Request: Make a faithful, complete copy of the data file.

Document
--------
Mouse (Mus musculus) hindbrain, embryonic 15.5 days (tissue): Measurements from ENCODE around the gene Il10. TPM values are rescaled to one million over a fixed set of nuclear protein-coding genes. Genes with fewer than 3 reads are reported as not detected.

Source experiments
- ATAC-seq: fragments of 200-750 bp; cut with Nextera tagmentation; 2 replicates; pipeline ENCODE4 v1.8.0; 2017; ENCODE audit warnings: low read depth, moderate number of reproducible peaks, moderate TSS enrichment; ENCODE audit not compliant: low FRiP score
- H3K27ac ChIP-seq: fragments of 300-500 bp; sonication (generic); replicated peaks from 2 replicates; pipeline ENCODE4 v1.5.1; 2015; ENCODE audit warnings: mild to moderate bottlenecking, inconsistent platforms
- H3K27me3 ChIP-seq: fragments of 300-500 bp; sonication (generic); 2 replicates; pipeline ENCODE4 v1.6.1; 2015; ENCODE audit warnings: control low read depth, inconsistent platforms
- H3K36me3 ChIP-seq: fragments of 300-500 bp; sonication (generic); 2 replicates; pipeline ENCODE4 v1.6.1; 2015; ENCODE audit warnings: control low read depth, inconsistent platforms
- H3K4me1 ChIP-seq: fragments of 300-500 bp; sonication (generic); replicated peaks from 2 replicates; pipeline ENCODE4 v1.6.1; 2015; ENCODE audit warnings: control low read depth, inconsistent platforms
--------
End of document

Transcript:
Mouse (Mus musculus) hindbrain, embryonic 15.5 days (tissue): Measurements from ENCODE around the gene Il10. TPM values are rescaled to one million over a fixed set of nuclear protein-coding genes. Genes with fewer than 3 reads are reported as not detected.

Source experiments
- ATAC-seq: fragments of 200-750 bp; cut with Nextera tagmentation; 2 replicates; pipeline ENCODE4 v1.8.0; 2017; ENCODE audit warnings: low read depth, moderate number of reproducible peaks, moderate TSS enrichment; ENCODE audit not compliant: low FRiP score
- H3K27ac ChIP-seq: fragments of 300-500 bp; sonication (generic); replicated peaks from 2 replicates; pipeline ENCODE4 v1.5.1; 2015; ENCODE audit warnings: mild to moderate bottlenecking, inconsistent platforms
- H3K27me3 ChIP-seq: fragments of 300-500 bp; sonication (generic); 2 replicates; pipeline ENCODE4 v1.6.1; 2015; ENCODE audit warnings: control low read depth, inconsistent platforms
- H3K36me3 ChIP-seq: fragments of 300-500 bp; sonication (generic); 2 replicates; pipeline ENCODE4 v1.6.1; 2015; ENCODE audit warnings: control low read depth, inconsistent platforms
- H3K4me1 ChIP-seq: fragments of 300-500 bp; sonication (generic); replicated peaks from 2 replicates; pipeline ENCODE4 v1.6.1; 2015; ENCODE audit warnings: control low read depth, inconsistent platforms